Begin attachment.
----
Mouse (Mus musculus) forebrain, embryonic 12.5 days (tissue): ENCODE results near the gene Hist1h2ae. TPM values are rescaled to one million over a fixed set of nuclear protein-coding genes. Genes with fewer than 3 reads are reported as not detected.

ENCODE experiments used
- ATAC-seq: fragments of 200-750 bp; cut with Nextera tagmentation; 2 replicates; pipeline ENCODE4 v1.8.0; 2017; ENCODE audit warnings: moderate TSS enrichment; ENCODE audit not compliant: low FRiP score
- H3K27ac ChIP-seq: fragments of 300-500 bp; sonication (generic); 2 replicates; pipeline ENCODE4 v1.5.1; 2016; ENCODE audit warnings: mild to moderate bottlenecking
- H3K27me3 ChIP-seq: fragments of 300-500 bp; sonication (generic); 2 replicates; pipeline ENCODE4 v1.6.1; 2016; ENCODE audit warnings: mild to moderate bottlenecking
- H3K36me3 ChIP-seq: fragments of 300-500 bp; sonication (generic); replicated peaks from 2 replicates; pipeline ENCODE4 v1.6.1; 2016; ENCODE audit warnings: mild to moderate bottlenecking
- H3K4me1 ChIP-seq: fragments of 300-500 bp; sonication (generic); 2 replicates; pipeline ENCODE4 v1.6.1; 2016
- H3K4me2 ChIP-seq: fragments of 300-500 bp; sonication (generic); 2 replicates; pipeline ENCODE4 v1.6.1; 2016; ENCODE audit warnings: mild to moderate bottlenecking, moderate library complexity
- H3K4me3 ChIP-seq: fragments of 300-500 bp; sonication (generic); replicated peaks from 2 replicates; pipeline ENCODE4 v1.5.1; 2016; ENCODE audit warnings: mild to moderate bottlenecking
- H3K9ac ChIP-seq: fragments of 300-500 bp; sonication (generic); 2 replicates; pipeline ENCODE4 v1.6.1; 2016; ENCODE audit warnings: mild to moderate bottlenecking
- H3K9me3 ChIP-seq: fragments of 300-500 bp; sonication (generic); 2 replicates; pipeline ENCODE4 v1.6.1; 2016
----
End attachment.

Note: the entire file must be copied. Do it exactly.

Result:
Mouse (Mus musculus) forebrain, embryonic 12.5 days (tissue): ENCODE results near the gene Hist1h2ae. TPM values are rescaled to one million over a fixed set of nuclear protein-coding genes. Genes with fewer than 3 reads are reported as not detected.

ENCODE experiments used
- ATAC-seq: fragments of 200-750 bp; cut with Nextera tagmentation; 2 replicates; pipeline ENCODE4 v1.8.0; 2017; ENCODE audit warnings: moderate TSS enrichment; ENCODE audit not compliant: low FRiP score
- H3K27ac ChIP-seq: fragments of 300-500 bp; sonication (generic); 2 replicates; pipeline ENCODE4 v1.5.1; 2016; ENCODE audit warnings: mild to moderate bottlenecking
- H3K27me3 ChIP-seq: fragments of 300-500 bp; sonication (generic); 2 replicates; pipeline ENCODE4 v1.6.1; 2016; ENCODE audit warnings: mild to moderate bottlenecking
- H3K36me3 ChIP-seq: fragments of 300-500 bp; sonication (generic); replicated peaks from 2 replicates; pipeline ENCODE4 v1.6.1; 2016; ENCODE audit warnings: mild to moderate bottlenecking
- H3K4me1 ChIP-seq: fragments of 300-500 bp; sonication (generic); 2 replicates; pipeline ENCODE4 v1.6.1; 2016
- H3K4me2 ChIP-seq: fragments of 300-500 bp; sonication (generic); 2 replicates; pipeline ENCODE4 v1.6.1; 2016; ENCODE audit warnings: mild to moderate bottlenecking, moderate library complexity
- H3K4me3 ChIP-seq: fragments of 300-500 bp; sonication (generic); replicated peaks from 2 replicates; pipeline ENCODE4 v1.5.1; 2016; ENCODE audit warnings: mild to moderate bottlenecking
- H3K9ac ChIP-seq: fragments of 300-500 bp; sonication (generic); 2 replicates; pipeline ENCODE4 v1.6.1; 2016; ENCODE audit warnings: mild to moderate bottlenecking
- H3K9me3 ChIP-seq: fragments of 300-500 bp; sonication (generic); 2 replicates; pipeline ENCODE4 v1.6.1; 2016